While hinged braces might not be the most exciting topic in the world to discuss, it’s definitely an important one. Whether your joint has been injured, or you’re trying to prevent an injury from occurring, it is crucial that the brace you wear is effective in supporting and stabilizing your joint.
Two major components of a brace that dictate its effectiveness are the design features that set it apart from similar products and the materials in which it’s made.
Important Features of a Brace
One of the most common design features in modern bracing is the use of a hinge. You might think that the purpose of a hinged brace is to keep your muscles strong and enhance performance by allowing for full range of motion. While this is a perk of using a brace with a hinge, it’s not the main reason why the most advanced elbow, ankle, and knee braces are designed this way.
The main reason a hinge is used in knee, elbow and ankle braces is to achieve sustainable, long-lasting joint support. When the brace can move freely throughout a non-injury range of motion, the straps that hold the brace to the joint stay securely in place resulting in support throughout an entire practice or game.
Lace-up braces restrict all joint range of motion and since they aren’t working in conjunction with the joint, like a hinged brace, the laces and straps end up migrating, stretching, and rapidly losing support during activity. For this reason, tie-up elbow and knee braces that limit non-injury range of motion haven’t been used for decades, however, when it comes to ankle braces people continue to bind up their joints and limit their performance for minimal support in a lace-up ankle brace.
Quality and Effective Materials
While ankle braces were finally catching up with knee and elbow braces in the design department with the addition of effective hinges, they were still lacking in the materials used to create braces. When hinged braces first came on the scene in the late 1980s, they were big and bulky and consisted of a hard plastic that had a tendency to break and crack within a couple of months. Up until the late 1990s, this rigid plastic was the only material hinged braces were made out of. This forced people to choose between a soft, comfortable brace that provided minimal support or a hard plastic brace that provided ultimate support with full range of motion but could be very uncomfortable.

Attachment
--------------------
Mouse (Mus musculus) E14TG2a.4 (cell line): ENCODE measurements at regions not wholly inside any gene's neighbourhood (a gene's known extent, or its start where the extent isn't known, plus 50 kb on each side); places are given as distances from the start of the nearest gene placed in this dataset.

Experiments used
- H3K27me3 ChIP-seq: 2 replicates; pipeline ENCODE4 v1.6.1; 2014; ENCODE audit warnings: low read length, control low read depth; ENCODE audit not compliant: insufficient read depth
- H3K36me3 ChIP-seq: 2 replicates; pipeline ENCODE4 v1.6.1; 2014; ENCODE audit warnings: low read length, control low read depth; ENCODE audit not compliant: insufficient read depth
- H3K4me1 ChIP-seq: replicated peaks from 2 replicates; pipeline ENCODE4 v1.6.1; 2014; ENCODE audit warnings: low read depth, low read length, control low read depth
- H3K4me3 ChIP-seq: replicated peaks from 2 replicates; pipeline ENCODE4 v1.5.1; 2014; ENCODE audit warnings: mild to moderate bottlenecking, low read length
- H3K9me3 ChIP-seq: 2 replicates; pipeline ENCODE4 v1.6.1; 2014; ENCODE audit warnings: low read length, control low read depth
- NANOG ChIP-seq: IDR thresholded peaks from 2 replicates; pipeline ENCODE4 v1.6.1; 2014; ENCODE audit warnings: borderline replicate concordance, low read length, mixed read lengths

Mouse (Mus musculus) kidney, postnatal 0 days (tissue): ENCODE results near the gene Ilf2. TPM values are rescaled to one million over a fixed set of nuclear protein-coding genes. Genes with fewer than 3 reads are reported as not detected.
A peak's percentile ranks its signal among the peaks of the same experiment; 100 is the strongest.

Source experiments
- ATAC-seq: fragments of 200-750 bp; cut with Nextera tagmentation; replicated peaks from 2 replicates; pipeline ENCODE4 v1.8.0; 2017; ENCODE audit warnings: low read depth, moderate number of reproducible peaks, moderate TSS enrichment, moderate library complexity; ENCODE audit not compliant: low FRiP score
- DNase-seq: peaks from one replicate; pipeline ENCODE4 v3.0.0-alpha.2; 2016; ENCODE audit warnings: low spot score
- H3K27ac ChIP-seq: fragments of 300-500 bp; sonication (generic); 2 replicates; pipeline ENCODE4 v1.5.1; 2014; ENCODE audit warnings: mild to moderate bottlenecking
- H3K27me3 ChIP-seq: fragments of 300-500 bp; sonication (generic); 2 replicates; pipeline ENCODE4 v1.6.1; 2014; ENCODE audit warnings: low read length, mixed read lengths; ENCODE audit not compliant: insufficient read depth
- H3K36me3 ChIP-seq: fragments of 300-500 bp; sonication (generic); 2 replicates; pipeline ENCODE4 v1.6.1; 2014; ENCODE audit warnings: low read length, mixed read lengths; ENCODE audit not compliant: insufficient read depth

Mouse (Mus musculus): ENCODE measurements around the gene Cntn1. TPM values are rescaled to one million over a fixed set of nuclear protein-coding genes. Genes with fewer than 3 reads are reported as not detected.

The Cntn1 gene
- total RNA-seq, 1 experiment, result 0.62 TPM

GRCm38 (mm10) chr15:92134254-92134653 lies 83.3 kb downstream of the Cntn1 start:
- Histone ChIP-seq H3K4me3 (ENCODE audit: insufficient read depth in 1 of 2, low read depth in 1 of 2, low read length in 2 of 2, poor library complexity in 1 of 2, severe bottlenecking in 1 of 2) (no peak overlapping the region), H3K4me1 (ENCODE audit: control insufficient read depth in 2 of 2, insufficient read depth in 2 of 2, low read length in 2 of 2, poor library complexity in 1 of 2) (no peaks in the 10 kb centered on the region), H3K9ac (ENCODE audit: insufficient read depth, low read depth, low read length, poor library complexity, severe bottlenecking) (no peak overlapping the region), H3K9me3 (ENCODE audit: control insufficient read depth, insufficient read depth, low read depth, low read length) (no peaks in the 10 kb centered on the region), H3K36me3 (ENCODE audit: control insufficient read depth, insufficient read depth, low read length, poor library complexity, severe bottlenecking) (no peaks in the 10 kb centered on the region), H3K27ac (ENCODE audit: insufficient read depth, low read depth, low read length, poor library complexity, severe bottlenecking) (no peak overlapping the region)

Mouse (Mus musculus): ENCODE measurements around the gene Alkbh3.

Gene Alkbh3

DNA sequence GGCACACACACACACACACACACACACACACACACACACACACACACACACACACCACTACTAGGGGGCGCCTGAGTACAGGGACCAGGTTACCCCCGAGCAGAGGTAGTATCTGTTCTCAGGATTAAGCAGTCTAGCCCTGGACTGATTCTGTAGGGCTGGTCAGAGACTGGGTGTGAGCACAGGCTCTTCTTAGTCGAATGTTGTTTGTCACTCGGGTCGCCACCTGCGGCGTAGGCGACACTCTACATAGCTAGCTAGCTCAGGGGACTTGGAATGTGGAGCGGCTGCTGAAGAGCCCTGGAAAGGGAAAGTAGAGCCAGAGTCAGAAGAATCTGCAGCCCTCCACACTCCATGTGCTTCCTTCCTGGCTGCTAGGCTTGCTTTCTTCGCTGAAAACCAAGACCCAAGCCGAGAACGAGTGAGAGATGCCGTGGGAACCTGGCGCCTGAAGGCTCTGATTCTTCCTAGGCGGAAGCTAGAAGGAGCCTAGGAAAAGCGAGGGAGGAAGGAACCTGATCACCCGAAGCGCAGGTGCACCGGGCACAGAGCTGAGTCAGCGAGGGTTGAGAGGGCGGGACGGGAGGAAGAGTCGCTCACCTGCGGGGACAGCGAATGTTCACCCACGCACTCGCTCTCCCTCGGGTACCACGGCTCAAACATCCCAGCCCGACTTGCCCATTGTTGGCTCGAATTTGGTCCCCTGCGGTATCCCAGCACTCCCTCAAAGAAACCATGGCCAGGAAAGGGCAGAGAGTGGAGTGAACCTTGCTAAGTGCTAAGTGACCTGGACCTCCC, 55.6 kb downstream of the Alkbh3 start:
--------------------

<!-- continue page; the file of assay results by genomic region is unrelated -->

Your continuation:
When it comes to wearing an ankle brace – people choose the more comfortable version almost every time. This, along with a lower price point, led to a resurgence in lace-up ankle braces, despite their minimal support and performance restricting design.
Knowing there was a better way, the innovators at Ultra Ankle set out to develop a new material for hinged ankle braces that is flexible and form-fitting, yet just firm enough to provide ultimate support to the joint. The Performathane soft shell found in the multi-patented Ultra Zoom and Ultra CTS ankle braces uses body heat to form-fit to your ankle creating the most comfortable ankle brace you will ever wear.
This premium material in Ultra Ankle’s hinged-cuff braces is a thermoplastic resin that will never crack, break, or tear resulting in multi-season protection from injury causing ankle inversion and rotation. When you invest in Ultra Ankle braces, you’re investing in long-lasting ankle protection – not a short term fix that you’ll soon have to replace. Instead of buying 2-3 ankle braces to last you one sports season, you can now buy one Ultra Zoom to last you multiple years.
You Get What You Pay For
When it comes to sports medical devices, especially braces for the knee, elbow and ankle, the old adage “you get what you pay for” is completely true. When evaluating the best ankle braces for your situation, make sure to consider the latest in ankle brace research, design, and materials to choose which is best for you. A premium hinged-cuff ankle brace that provides the comfort, support, and durability you need to protect your ankles will be worth the investment every time.
Our product specialists and athletic trainers have over 40 years of experience in ankle bracing and hold the most ankle brace design patents in the world. We’re here to help and answer any questions you may have - just send us a message.
Written by Rick Peters
Rick Peters is a Certified Athletic Trainer who has been advancing ankle bracing technology for three decades. Peters patented his first ankle brace in 1985, revolutionizing the industry by adding a hinge to traditional stirrup braces for greater mobility. In 1989 he was a founder and became President of Active Ankle Systems. In 1998 he co-founded Ultra Athlete LLC to develop the next generation of ankle bracing technology. Peters has 18 ankle brace patents and is considered an authority on ankle bracing technology worldwide.